Some people have also been successful in losing weight by using Symlin. I gave it a pretty good try (it takes awhile to figure out dosing for the Symlin and reduction in insulin). I didn't lose an ounce so I stopped using it, but if you look on the Symlin board some people have had good results.

I had a dietician tell me to decrease my total daily insulin by 10% at first, and then eat within that range.

Get a bike and ride it, every day!....you will quickly loose weight...lower impact compared to running. I lost 30 lbs. in two months. In the winter/summer when it's to cold/ or hot I spin a stationary bike. "No secret diet" just ride the bike. I required about 2 carbs per mile to keep BG over 70. As I get older I require less and less food and it's easy to gain, insulin plus any extra calories = fat.

For my activity level I only need about 900 calories to maintain my weight. I ate prepackaged meals for 6 months and figured out what my caloric needs where, and they where much lower than what several different doctors where calculating (at around 1300,1500). The old rules just do not apply to someone that's in front of a computer all day long.

I think and eat like my dad, the problem is he was very active, I'm busy, busy, busy but not active, active, active like my dad was so eating like my dad is a mistake.

In addition to a low carb diet, I like Intermittent Fasting.

I do about 60-90g per day... will check out Symlin

Mike... very helpful... like the plan.. will give it a try.

Thank you!

will integrate the bike riding into the plan that mike laid out.... what do you mean by pre-packaged John... store bought? So you knew exact caloric intake?

JohnG, I have just been researching stationary bikes. I know that our metabolisms are all different (plus I am female so different gender also) but I am curious how long you ride your stationary bike. I would not do outside biking, for my own good reasons.

I walk three times a week with friends but need to do something easy inside the other days of the week. I am one of those needing weight loss too.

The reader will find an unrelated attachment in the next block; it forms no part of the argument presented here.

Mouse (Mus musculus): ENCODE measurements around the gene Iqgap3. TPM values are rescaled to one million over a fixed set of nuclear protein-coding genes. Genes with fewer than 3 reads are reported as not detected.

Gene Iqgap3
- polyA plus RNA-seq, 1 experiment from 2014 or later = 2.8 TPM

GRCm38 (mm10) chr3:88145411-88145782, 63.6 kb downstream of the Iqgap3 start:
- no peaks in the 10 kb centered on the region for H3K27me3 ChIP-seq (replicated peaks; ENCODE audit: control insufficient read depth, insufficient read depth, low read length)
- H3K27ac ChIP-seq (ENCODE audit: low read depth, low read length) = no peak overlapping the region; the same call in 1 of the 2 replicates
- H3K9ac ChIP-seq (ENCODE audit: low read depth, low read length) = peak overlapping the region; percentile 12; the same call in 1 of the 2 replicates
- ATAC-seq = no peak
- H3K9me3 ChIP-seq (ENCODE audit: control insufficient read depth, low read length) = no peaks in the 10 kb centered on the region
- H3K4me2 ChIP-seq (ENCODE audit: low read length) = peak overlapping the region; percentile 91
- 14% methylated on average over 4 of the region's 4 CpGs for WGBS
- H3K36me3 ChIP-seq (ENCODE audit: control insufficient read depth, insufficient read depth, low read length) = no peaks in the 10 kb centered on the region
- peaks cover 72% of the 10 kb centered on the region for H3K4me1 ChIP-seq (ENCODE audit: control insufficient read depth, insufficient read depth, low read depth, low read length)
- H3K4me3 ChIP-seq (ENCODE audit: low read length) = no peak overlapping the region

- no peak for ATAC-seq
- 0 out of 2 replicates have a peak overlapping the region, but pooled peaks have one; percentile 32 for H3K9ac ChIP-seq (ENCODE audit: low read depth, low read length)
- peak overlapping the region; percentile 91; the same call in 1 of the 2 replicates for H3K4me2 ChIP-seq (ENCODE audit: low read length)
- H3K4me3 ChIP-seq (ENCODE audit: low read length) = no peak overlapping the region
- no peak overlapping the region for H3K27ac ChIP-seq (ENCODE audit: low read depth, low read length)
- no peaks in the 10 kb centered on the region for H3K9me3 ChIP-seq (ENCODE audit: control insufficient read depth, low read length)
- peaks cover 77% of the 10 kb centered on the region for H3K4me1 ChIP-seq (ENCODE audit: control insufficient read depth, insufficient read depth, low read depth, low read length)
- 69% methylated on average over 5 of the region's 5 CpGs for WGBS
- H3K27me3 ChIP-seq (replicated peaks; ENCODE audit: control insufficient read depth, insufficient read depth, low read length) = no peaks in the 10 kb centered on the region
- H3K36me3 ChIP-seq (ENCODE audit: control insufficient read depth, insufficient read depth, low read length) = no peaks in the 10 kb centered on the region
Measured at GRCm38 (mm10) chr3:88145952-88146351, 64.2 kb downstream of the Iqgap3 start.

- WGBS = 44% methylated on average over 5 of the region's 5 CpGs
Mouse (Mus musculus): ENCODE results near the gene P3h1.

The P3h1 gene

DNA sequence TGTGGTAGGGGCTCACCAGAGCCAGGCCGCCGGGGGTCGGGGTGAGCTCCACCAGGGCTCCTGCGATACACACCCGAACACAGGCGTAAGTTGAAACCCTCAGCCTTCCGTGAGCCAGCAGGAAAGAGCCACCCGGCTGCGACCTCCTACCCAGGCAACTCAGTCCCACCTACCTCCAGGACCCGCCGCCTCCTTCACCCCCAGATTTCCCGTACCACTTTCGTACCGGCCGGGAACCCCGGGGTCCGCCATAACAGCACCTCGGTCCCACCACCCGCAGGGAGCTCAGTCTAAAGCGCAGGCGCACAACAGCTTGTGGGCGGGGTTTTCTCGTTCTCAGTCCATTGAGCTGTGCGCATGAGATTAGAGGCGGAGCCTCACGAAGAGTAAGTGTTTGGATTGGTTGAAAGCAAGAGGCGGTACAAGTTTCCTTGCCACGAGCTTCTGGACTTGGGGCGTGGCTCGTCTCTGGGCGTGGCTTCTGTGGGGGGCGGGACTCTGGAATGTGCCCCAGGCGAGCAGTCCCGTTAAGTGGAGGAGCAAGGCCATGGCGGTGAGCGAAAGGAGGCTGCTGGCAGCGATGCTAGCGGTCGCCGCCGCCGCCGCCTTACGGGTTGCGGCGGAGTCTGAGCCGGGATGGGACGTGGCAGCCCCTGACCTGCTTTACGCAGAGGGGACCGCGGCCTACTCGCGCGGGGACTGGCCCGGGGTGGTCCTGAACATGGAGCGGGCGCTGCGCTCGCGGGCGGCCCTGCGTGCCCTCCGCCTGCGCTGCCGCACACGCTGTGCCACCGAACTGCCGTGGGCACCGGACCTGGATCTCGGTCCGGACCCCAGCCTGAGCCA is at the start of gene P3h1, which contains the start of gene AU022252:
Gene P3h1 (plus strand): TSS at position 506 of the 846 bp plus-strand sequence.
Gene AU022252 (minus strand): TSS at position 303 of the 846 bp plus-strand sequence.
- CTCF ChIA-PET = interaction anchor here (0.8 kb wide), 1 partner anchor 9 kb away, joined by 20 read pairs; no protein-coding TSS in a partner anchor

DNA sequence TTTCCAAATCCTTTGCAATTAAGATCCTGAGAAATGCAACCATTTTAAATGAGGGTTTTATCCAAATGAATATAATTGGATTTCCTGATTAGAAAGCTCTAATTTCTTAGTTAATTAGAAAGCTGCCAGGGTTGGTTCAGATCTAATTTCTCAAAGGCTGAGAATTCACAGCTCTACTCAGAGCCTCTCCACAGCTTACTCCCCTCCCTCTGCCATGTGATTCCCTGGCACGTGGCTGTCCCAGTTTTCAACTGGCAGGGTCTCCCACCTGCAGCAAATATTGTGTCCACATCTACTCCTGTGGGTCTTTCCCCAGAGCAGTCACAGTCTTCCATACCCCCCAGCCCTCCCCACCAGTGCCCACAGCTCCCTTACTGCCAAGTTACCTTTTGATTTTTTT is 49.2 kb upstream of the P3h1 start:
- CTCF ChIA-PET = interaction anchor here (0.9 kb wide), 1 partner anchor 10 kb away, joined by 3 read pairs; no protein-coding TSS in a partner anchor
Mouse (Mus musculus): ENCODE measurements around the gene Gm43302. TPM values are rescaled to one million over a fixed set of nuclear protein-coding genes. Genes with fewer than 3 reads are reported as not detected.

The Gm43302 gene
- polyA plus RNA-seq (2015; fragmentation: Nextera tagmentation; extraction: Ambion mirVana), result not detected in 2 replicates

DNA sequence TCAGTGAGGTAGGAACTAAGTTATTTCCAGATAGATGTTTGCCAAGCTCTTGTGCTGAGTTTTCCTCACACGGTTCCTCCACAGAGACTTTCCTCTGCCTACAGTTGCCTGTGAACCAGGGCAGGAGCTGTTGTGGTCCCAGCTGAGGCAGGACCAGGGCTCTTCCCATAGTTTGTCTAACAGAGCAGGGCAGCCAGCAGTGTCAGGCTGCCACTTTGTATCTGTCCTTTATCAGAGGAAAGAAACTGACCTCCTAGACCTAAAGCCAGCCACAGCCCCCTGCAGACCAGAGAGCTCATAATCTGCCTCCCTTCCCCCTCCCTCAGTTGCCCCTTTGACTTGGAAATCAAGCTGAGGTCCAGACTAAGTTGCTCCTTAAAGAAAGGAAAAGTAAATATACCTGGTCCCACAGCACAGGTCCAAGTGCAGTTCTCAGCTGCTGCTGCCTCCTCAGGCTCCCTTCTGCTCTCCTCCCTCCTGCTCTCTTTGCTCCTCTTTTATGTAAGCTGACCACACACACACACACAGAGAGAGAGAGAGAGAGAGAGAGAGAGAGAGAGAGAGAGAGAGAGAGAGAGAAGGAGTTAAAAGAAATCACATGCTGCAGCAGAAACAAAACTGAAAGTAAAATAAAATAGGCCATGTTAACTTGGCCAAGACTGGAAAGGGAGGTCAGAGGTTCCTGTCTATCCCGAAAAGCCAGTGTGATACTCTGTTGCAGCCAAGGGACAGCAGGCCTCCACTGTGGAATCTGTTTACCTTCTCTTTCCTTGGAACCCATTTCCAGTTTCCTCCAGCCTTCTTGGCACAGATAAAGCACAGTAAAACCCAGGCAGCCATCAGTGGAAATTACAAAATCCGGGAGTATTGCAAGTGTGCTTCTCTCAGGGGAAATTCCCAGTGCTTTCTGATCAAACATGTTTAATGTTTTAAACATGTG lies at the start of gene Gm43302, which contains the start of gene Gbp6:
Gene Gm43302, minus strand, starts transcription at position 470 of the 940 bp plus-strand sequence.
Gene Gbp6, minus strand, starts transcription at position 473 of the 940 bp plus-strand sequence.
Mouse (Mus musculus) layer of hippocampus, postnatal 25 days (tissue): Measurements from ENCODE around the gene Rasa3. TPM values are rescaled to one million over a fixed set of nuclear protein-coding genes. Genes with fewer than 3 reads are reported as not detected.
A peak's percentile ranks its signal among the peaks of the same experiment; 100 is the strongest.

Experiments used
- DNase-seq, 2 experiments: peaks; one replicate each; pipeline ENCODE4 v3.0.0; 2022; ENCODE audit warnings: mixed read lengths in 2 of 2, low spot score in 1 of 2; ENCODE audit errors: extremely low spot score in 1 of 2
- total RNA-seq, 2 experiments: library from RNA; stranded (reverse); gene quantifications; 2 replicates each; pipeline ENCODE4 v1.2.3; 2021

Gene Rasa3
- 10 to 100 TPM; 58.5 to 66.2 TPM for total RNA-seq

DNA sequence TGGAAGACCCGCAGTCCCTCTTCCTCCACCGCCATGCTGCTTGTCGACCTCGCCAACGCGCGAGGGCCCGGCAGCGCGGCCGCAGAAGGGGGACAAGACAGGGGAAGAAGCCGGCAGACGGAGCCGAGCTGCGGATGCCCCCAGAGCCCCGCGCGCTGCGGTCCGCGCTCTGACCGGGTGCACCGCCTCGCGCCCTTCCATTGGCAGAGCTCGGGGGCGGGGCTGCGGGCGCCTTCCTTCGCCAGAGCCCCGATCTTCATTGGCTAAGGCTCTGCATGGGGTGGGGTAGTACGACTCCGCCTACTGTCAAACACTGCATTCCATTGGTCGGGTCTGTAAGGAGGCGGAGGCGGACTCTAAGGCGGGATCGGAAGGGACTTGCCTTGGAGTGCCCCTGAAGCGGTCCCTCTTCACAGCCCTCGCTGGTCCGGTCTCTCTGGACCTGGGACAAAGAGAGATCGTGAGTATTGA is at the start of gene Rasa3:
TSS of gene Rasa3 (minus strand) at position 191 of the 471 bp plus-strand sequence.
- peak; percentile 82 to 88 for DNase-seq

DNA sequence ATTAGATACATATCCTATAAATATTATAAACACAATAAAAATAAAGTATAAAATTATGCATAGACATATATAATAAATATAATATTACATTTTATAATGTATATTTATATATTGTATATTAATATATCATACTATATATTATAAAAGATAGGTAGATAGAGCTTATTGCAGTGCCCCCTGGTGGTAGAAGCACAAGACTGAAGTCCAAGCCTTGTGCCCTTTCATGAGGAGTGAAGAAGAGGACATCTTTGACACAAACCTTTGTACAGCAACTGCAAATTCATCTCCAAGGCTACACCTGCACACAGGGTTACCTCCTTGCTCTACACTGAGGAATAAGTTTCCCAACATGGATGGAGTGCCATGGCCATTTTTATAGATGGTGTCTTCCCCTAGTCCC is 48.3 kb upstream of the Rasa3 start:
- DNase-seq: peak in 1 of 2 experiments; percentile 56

Also curious about the "prepackaged" issue. Something like Nutrisystem?

Another important concept is to remember that you didn't add those 15 pounds overnight, so they aren't coming off overnight either!


You should consider adding some weight resistance activity. Building muscle adds weight, but muscle burns calories more efficiently.

I purchased food at Jennie Craig. They put together my meal plane and I just picked up the food once a week and purchased the shopping list of things needed from grocery store. With a little work on my part I could have purchased elsewhere but the GC food is tolerable and the portions are correct, it was a positive experience and gave me the opportunity clean out my pantry, start over and learn portion size.

I have a recombinant stationary bike, and also use the bikes at my gym. I have also gone to spinning classes. Gender has little to do with spinning but older indaviduls seem to prefer the recumbent bike. The bikes at the gym have programs that fit anyone's fitness level. When I started I could not ride around the block but after a week I could and after a few months I was riding 6 miles before work and 25 miles on Saturday morning.

I haven't read all the posts, so I might repeat something.
1. Get your thyroid checked, just in case.
2. I use HIT. This is ultra high intensity (Very short duration) a few times a week. This helps to kickstart metabolism.
3. Weight training (the intense maximum effort type - just a couple of times a week) may also increase metabolism.
4. I am using intermittent fasting (ie. I only eat 2 meals most days). This has resulted in reduced calories (definitely a factor), and more stable blood sugars during the 16 or so hours I'm not eating = less insulin.

Losing weight is still really hard (between hypothyroid and diabetes), but the combination above is what I've found works.

I gained 25 pounds with weight training. I didn't have a goal of losing weight, I wanted to become leaner and reduce my bodyfat percentage. I guess some of it has to do with goals.

Good point, Mike. I do know I need to do that. Now, to actually do it.....?!